Monday, 14 April 2014

Rabid Dogs Release Update

Unfortunately no suitable material for the new HD transfer of RABID DOGS has been uncovered. Lamberto Bava (assistant director) and Alfredo Leone’s (producer) re-cut of the film, KIDNAPPED has been transferred in High Definition. This version of the film has many differences not common to RABID DOGS so it cannot be simply re-edited to the RABID DOGS version. 

After communicating with Lamberto Bava we have discovered the original negative of RABID DOGS was used to edit KIDNAPPED and the off-cuts could not be located and are now presumed either lost or destroyed. Unfortunately the negative was not transferred to another source suitable for HD transfer, no 35mm exhibition prints are known to exist and no other pre-print sources such as an internegative or interpositive have been recovered or known to exist. The original transfer for the Standard Definition RABID DOGS Anchor Bay DVD was a Standard Definition transfer only and the source for that transfer is unknown as the original lab is no longer in operation and whatever material that may have been transferred may have gone with it.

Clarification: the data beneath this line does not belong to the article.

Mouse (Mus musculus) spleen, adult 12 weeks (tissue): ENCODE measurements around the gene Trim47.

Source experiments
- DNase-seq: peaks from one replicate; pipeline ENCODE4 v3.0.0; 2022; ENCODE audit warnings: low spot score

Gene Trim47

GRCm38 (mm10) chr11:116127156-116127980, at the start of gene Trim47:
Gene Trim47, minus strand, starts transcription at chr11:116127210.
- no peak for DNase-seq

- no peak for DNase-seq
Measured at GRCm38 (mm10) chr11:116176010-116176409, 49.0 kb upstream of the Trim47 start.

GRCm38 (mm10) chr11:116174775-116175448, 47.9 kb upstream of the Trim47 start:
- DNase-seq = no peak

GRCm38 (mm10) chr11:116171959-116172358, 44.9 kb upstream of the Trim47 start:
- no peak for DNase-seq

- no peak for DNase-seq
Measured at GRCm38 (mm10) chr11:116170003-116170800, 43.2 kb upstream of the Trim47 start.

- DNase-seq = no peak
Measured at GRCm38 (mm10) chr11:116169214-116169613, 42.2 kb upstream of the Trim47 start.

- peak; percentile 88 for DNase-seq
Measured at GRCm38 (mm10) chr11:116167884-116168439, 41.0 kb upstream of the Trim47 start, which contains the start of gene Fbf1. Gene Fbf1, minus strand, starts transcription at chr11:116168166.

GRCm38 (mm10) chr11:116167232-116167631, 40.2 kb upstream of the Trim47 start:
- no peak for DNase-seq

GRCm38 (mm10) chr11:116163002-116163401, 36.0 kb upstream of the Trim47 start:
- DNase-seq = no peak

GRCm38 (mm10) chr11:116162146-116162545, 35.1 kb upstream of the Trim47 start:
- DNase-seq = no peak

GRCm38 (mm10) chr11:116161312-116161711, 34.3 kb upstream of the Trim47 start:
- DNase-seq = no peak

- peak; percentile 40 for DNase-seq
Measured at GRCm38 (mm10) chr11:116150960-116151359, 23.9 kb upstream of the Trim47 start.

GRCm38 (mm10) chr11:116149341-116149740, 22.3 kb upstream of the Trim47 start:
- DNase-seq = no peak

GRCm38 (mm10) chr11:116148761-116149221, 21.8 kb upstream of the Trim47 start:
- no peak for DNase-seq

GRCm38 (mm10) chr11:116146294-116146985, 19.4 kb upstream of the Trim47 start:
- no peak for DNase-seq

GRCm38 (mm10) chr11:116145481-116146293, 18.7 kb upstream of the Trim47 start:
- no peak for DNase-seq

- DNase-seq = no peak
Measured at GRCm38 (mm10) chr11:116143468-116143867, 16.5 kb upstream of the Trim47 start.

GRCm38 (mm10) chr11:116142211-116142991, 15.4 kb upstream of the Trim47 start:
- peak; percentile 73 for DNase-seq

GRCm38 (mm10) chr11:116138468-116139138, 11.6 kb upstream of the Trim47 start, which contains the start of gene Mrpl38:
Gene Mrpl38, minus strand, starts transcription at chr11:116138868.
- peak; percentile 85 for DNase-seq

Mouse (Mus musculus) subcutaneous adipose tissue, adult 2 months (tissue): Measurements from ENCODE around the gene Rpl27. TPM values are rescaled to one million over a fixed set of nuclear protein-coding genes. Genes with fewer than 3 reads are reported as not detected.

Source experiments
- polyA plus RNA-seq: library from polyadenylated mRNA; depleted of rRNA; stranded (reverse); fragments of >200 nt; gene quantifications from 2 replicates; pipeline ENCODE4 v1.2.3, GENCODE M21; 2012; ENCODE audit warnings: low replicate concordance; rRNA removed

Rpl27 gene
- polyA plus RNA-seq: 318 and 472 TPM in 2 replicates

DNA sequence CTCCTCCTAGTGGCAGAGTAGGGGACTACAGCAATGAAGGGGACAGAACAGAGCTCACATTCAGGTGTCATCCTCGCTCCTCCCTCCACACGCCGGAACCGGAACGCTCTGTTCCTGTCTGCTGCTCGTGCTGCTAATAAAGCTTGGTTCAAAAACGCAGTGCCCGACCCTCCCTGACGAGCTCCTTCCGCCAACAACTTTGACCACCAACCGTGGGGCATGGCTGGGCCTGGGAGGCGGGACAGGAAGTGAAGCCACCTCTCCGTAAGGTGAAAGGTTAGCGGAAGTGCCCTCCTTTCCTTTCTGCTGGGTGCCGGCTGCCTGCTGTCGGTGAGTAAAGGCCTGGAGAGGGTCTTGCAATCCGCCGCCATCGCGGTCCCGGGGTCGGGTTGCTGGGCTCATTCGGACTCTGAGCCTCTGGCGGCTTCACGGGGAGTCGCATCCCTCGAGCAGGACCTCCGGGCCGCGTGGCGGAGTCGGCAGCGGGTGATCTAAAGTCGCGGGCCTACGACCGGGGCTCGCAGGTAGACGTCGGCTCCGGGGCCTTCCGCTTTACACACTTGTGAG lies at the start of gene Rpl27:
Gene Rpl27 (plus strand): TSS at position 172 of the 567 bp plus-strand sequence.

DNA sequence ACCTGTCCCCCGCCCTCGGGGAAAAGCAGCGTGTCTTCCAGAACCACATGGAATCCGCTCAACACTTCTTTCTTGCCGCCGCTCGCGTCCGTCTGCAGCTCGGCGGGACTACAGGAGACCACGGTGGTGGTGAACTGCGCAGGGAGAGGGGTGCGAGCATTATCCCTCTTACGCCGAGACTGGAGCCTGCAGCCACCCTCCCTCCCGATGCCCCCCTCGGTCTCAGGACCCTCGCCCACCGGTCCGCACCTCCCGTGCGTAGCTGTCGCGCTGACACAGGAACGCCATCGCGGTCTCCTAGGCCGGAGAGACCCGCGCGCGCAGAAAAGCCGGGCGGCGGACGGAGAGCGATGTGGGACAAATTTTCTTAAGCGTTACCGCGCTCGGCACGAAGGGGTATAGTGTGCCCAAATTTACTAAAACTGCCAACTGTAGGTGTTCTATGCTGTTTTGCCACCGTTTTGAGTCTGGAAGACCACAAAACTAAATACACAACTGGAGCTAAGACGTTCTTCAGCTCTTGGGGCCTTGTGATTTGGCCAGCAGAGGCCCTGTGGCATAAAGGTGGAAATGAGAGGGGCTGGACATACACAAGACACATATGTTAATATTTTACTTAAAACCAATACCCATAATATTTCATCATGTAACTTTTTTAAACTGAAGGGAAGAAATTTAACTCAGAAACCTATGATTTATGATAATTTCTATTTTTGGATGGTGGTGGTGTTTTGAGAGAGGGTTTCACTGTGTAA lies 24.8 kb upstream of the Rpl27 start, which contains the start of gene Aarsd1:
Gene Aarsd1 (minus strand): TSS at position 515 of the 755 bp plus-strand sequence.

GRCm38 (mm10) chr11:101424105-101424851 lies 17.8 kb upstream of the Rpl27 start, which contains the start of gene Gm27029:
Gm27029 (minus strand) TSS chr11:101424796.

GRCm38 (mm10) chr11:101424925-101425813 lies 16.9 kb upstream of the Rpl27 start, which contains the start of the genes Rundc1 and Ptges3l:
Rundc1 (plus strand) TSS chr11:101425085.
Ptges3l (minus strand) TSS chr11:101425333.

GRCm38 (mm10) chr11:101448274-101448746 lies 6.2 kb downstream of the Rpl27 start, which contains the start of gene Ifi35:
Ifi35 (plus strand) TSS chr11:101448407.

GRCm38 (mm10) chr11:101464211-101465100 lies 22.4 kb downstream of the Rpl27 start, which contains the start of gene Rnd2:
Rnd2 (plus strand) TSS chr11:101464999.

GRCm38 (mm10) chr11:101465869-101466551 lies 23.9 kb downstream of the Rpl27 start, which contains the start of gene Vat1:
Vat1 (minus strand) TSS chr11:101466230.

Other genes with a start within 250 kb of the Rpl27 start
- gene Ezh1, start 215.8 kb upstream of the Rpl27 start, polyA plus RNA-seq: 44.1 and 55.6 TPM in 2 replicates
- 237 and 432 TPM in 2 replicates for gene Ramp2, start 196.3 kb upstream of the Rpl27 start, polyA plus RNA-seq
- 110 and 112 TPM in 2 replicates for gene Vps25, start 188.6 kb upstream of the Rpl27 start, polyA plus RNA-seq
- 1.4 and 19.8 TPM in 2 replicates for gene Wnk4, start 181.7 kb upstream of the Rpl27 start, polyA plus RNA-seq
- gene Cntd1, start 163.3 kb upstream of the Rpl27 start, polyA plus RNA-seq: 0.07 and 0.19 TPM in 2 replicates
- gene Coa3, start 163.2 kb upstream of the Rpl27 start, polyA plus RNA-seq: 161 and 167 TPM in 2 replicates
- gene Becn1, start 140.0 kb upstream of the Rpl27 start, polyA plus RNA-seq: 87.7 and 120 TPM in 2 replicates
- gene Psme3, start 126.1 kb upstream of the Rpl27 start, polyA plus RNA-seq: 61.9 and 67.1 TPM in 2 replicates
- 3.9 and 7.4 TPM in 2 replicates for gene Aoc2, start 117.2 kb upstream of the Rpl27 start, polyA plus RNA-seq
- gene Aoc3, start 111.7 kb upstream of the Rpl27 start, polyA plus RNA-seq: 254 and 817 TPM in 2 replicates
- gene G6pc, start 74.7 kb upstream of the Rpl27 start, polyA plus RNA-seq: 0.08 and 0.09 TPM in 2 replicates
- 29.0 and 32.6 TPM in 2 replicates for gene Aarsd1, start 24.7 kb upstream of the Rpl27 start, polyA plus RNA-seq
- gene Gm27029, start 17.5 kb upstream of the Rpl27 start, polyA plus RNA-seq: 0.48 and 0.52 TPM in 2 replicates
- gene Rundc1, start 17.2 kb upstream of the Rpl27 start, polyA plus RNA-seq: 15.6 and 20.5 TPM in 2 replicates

In light of this information from Mr Bava regarding the negative and the lack of suitable materials we have taken the decision to continue with our release of the films. Therefore RABID DOGS will be presented in a mixture of High Definition and Standard Definition in order for the film to be presented in the best quality possible. 

RABID DOGS will now be released later in the year so please do keep checking back for a confirmed date which will be announced soon. We thank you all for your understanding and patience with this release.

1 comment:

  1. Lamberto should be ashamed of himself. The hatchet job he and Leone did on Rabid Dogs is an insult to his father's work. Although Mario himself never got to finish the film, the version that was completed in the '90s according to his original plan is one of his best films, a remarkable display of directorial control. What Lamberto and Leone did was to trash that in an attempt to make the film conform to a more conventional poliziotteschi formula by "opening it up" and ruining the claustrophobic intensity of Bava's plan to shoot virtually the whole film inside the speeding car. Maybe there's a touch of Oedipal revenge on Lamberto's part given that nothing he has done as a director has come anywhere close to the quality of his father's work.